You won’t want to wait until St. Pat’s to enjoy this scrumptious snack.

    Serve it with your favorite beer; or in the spirit of the holiday, these Irish beers.

    How about an Irish beer tasting? Here are some of the most popular brands:

  • Beamish Irish Stout
  • Fuller’s
  • Guinness Draught, Extra Stout, and Foreign Extra Stout
  • Harp Lager
  • Murphy’s Irish Red
  • Murphy’s Irish Stout
  • O’Hara’s Celtic Stout
  • O’Hara’s Irish Wheat
  • Porterhouse Brewing Co. Oyster Stout
  • Smithwick’s Irish Ale
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    RECIPE: “IRISH NACHOS”

    This recipe, created by Idaho Potatoes, has no common ingredients with the popular Tex-Mex recipe—except perhaps for the scallion garnish.

    Instead, crisp slices of roasted potatoes are topped with corned beef, sauerkraut, melted Swiss cheese, and homemade Thousand Island dressing. It’s a crowd-pleaser for sure, for St. Patrick’s Day or any other day of the year.

    Variation: You can also turn these ingredients into a layered “Irish Potato Salad” in a glass bowl—like a layered dip, but a side dish.

    Ingredients For The Nachos

  • 1 pound Idaho Red Potatoes, cut into 1/8-inch slices
  • 1 tablespoon olive or canola oil
  • ½ teaspoon kosher salt
  • ¼ teaspoon black pepper
  • 1 and ½ cups chopped corned beef
  • 1 and ½ cups sauerkraut, drained well
  • 1 cup grated Swiss cheese
  • ½ cup pre-cooked crumbled bacon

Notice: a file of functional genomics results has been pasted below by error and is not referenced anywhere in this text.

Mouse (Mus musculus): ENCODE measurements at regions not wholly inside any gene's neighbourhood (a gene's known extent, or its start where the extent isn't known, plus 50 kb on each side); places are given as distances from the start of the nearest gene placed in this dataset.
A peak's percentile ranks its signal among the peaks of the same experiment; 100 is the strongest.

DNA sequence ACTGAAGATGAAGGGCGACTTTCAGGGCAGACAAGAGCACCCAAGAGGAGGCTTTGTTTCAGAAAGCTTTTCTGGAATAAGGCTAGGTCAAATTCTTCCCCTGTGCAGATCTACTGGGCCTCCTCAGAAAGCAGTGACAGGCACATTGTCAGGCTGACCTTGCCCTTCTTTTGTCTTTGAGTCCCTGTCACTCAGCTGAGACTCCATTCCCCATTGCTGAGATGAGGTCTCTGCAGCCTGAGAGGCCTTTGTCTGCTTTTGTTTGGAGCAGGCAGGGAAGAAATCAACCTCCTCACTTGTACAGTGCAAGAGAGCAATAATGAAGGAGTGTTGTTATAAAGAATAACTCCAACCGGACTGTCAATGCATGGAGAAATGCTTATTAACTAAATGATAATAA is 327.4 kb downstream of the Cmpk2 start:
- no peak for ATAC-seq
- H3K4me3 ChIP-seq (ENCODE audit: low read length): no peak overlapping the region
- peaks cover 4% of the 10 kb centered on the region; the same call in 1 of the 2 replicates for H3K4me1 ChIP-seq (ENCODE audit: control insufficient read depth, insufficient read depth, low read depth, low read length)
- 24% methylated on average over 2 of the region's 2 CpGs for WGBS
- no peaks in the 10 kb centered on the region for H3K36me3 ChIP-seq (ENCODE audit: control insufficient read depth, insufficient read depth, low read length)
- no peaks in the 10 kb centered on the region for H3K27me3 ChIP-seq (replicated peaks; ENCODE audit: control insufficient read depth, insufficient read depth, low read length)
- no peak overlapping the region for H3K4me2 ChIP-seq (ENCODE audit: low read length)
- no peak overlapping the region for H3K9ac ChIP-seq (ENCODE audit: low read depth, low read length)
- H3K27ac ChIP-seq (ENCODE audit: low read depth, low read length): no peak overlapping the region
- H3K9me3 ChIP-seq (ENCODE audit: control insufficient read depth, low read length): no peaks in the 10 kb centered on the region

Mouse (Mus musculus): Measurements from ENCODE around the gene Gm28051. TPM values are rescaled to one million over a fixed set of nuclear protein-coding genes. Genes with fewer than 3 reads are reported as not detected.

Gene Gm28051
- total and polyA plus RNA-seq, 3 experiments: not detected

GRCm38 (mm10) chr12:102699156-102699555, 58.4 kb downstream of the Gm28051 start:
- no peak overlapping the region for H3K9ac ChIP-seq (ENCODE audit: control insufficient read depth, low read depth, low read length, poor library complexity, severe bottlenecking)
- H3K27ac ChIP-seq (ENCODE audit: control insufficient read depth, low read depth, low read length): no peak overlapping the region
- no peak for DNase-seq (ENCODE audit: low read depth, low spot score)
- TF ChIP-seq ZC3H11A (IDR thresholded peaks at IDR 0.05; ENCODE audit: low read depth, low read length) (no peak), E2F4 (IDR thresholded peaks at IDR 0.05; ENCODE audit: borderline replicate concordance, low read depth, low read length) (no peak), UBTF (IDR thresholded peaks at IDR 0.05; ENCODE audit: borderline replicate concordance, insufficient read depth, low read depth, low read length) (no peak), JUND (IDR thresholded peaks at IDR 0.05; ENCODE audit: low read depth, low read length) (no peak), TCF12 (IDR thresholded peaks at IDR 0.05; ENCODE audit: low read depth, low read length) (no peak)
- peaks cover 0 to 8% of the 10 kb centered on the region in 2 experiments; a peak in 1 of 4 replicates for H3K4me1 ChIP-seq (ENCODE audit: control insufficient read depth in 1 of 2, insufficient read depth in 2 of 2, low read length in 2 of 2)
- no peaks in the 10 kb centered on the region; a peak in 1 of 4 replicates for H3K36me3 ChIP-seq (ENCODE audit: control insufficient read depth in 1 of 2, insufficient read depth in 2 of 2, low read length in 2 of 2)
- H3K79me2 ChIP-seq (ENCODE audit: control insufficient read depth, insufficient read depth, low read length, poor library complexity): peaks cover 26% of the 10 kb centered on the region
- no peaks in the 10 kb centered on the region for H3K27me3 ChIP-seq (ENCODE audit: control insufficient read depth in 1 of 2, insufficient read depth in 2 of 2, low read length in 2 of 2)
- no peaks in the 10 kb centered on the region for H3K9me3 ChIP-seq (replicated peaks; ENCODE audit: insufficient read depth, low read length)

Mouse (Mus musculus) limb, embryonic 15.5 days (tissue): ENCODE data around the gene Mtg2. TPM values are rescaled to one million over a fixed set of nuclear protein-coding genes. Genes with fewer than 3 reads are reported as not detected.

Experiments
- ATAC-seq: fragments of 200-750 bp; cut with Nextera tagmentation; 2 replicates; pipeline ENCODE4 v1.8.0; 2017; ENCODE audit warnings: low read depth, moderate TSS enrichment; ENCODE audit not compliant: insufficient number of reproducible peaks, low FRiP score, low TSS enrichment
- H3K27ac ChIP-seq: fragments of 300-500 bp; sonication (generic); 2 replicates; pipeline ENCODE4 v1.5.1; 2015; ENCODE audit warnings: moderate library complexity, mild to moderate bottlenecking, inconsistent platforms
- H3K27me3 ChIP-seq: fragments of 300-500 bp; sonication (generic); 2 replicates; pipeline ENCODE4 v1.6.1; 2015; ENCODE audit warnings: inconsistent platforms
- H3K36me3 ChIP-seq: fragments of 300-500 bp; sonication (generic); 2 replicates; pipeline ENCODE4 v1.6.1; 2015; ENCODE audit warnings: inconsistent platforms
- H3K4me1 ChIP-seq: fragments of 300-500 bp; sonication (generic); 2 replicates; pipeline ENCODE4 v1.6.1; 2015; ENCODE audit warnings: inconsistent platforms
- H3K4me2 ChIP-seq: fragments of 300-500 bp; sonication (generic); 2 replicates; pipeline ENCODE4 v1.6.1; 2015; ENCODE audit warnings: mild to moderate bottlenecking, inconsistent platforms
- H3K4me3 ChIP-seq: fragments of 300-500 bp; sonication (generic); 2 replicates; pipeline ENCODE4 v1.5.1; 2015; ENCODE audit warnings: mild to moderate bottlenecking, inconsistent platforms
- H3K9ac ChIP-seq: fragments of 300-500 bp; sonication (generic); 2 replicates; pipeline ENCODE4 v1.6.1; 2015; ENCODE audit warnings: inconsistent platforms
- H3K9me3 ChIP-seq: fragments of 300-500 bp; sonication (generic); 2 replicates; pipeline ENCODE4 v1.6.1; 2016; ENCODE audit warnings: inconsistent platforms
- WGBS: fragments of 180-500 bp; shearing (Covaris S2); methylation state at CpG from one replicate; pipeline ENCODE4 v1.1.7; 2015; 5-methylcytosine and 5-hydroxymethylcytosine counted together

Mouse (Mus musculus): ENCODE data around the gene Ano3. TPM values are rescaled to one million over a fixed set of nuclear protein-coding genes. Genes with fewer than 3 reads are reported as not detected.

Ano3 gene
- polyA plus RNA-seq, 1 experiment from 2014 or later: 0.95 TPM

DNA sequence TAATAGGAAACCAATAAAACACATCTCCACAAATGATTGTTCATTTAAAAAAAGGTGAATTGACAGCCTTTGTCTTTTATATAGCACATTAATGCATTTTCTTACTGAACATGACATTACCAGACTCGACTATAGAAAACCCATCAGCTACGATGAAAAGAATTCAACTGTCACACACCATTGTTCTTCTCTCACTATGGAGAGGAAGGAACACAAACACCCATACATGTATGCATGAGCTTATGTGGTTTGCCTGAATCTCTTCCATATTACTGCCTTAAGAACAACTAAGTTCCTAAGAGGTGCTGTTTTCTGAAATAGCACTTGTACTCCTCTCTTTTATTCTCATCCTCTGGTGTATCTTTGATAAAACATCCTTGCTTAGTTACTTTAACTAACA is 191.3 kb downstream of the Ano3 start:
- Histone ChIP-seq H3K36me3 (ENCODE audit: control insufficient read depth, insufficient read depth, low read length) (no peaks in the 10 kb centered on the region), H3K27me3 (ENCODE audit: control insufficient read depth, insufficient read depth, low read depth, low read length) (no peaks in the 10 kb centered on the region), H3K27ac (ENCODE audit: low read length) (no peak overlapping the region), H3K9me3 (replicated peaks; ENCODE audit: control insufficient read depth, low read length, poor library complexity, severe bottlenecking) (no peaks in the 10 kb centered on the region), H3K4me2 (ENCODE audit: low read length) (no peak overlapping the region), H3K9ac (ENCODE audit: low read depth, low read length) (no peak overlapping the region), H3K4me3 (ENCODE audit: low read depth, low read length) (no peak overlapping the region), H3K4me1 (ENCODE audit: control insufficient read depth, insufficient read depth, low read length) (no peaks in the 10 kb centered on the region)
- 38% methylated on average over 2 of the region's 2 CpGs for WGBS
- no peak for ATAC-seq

• 3 tablespoons thousand island dressing, plus more for serving
  • 2 tablespoons sliced scallions, for garnish
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    Ingredients For The Thousand Island Dressing

  • 1/2 cup mayonnaise
  • 2 tablespoons ketchup
  • 2 tablespoons sweet pickle relish
  • 2 teaspoons finely diced red onion (or other onion)
  • 1/4 teaspoon finely minced garlic (about half of a small clove)
  • 1 teaspoon white or white wine vinegar
  • 1/8 teaspoon kosher salt plus more to taste
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    Preparation

    1. MAKE the Thousand Island Dressing at least one hour in advance of using (and the day before, if desired). Combine all ingredients in a small bowl and mix well. Taste and add additional seasoning if desired. Refrigerate for at least an hour to allow the flavors to meld.

    2. PREHEAT the oven to 450°F. Line two baking sheets with parchment paper or silicone baking mats.

    3. PLACE the potato slices in a large bowl. Drizzle with the olive oil and season with salt and pepper. Toss to coat.

    4. TRANSFER the potato slices to the prepared baking sheets, spreading them out in an even layer (be sure not to overlap the slices). Bake for 12 minutes on each side, or until golden and slightly crispy. Turn the oven down to 350°F.

    5. LIGHTLY GREASE a cast iron pan or small baking dish. Layer the potatoes in the bottom of the pan. Top with the chopped corned beef, sauerkraut, and grated Swiss cheese (in that order). Sprinkle with crumbled bacon. Bake for 10-15 minutes, or until the cheese is melted.

    6. DRIZZLE the dressing over the top and garnish with the scallions. Serve immediately.
     
      

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    TIP OF THE DAY & Gift Of The Day: Seasoned Olive Oil As Dipping Oil

    Dipping Oil EVOO

    Balsamic Dipping Oil

    Bagna Cauda

    [1] You can buy dipping oil, or make your own for pennies! Nice bottles like this one from A&A Alta Cucina Italia are welcome foodie gifts (photo courtesy Local Market South). [2] Another American tradition: Add a splash of balsamic to the oil (here’s the recipe from Lemony Thyme). [3] Bagna cauda, a hot dipping oil for crudités, is a popular holiday dish in Italy (photo James Carrier | Sunset | All Recipes).